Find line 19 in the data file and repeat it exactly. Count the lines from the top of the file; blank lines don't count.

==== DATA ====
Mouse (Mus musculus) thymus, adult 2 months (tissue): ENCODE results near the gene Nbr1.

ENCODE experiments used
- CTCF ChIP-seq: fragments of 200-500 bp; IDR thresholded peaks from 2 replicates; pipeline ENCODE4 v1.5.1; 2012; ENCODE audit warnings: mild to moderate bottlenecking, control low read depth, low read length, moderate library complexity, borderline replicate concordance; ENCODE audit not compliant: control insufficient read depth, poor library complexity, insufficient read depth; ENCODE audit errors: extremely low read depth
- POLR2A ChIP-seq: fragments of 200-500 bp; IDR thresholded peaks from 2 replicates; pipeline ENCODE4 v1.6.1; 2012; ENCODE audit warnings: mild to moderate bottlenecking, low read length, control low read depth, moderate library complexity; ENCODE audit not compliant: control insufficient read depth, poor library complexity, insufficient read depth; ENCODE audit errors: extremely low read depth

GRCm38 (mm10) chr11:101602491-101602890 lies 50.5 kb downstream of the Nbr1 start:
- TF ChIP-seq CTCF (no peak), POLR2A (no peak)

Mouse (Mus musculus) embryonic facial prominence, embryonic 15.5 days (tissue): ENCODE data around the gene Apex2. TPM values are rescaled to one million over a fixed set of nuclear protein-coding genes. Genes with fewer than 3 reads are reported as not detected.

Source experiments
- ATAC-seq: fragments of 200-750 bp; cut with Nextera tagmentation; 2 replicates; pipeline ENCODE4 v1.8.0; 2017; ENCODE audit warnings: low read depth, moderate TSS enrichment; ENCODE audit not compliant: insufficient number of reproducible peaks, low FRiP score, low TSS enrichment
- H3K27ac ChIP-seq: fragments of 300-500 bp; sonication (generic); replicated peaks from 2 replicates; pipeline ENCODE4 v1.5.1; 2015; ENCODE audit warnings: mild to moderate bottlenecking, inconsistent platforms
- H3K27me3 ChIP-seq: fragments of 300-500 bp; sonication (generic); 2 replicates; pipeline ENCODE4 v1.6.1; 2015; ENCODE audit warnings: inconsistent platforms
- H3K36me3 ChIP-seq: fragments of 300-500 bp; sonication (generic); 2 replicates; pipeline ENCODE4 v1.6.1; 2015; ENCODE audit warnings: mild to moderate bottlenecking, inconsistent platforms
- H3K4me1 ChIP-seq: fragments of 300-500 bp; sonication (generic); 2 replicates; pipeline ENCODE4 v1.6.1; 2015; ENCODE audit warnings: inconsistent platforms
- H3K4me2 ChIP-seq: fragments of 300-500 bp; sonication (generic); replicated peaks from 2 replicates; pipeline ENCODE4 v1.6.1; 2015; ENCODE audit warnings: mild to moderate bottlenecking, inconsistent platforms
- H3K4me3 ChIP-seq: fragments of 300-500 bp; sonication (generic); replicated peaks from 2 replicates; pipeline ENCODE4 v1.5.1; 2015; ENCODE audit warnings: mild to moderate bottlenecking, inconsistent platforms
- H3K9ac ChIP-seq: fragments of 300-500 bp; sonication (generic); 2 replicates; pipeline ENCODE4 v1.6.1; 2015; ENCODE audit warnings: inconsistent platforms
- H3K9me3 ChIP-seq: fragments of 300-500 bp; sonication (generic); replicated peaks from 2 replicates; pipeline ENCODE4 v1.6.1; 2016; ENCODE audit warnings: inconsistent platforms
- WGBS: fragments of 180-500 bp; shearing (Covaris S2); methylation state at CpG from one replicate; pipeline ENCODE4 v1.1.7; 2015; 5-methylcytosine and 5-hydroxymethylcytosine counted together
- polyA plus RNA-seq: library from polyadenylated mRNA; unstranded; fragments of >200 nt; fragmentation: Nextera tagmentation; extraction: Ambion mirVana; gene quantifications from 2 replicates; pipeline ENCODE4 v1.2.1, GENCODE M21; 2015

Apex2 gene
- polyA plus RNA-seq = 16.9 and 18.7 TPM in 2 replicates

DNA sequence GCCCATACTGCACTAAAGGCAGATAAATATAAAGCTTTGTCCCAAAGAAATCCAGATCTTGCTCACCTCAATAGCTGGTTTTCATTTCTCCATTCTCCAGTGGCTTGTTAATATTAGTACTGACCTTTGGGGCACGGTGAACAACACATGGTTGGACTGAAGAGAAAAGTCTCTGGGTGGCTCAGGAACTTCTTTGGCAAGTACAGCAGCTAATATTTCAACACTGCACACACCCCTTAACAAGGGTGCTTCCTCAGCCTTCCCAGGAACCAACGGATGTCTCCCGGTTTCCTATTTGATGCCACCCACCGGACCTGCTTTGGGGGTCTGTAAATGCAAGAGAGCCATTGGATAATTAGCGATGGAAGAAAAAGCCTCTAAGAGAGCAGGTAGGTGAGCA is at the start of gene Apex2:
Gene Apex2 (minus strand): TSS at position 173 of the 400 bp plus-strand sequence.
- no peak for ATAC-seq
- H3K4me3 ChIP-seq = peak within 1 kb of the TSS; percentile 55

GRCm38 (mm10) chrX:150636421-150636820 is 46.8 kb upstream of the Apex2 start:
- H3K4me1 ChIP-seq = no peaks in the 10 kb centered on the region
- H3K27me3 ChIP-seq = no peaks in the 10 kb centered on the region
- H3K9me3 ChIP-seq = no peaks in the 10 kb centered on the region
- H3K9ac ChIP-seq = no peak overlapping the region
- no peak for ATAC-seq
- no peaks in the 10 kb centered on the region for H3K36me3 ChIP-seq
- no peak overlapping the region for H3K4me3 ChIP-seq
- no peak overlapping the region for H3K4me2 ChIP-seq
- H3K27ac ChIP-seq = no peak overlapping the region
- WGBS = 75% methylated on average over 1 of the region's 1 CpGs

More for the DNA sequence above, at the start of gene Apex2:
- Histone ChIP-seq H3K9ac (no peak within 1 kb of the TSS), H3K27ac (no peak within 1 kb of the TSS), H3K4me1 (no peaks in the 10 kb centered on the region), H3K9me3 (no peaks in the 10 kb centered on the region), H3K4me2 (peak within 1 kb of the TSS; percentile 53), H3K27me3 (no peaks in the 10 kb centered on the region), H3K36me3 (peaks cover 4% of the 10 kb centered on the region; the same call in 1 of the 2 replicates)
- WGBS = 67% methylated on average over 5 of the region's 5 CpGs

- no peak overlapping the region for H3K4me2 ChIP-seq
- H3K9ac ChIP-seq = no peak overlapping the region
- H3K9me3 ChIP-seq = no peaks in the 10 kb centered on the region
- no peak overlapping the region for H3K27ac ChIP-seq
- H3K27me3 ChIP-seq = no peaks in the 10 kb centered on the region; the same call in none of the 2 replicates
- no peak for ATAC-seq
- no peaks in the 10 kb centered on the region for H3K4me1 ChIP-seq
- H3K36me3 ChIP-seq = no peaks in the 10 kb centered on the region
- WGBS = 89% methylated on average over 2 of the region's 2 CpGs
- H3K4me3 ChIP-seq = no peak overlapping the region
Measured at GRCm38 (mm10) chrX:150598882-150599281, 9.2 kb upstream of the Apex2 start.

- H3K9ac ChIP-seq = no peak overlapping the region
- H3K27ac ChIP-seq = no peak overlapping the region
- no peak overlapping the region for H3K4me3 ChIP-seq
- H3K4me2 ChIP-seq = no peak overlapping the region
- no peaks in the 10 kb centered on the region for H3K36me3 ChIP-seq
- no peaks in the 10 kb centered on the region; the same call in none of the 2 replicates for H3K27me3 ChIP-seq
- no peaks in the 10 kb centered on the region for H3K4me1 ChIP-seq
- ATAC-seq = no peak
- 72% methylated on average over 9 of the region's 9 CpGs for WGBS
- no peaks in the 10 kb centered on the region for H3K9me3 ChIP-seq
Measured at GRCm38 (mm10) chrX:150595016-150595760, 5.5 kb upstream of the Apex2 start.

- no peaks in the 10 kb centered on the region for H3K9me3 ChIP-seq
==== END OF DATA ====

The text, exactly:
- polyA plus RNA-seq: library from polyadenylated mRNA; unstranded; fragments of >200 nt; fragmentation: Nextera tagmentation; extraction: Ambion mirVana; gene quantifications from 2 replicates; pipeline ENCODE4 v1.2.1, GENCODE M21; 2015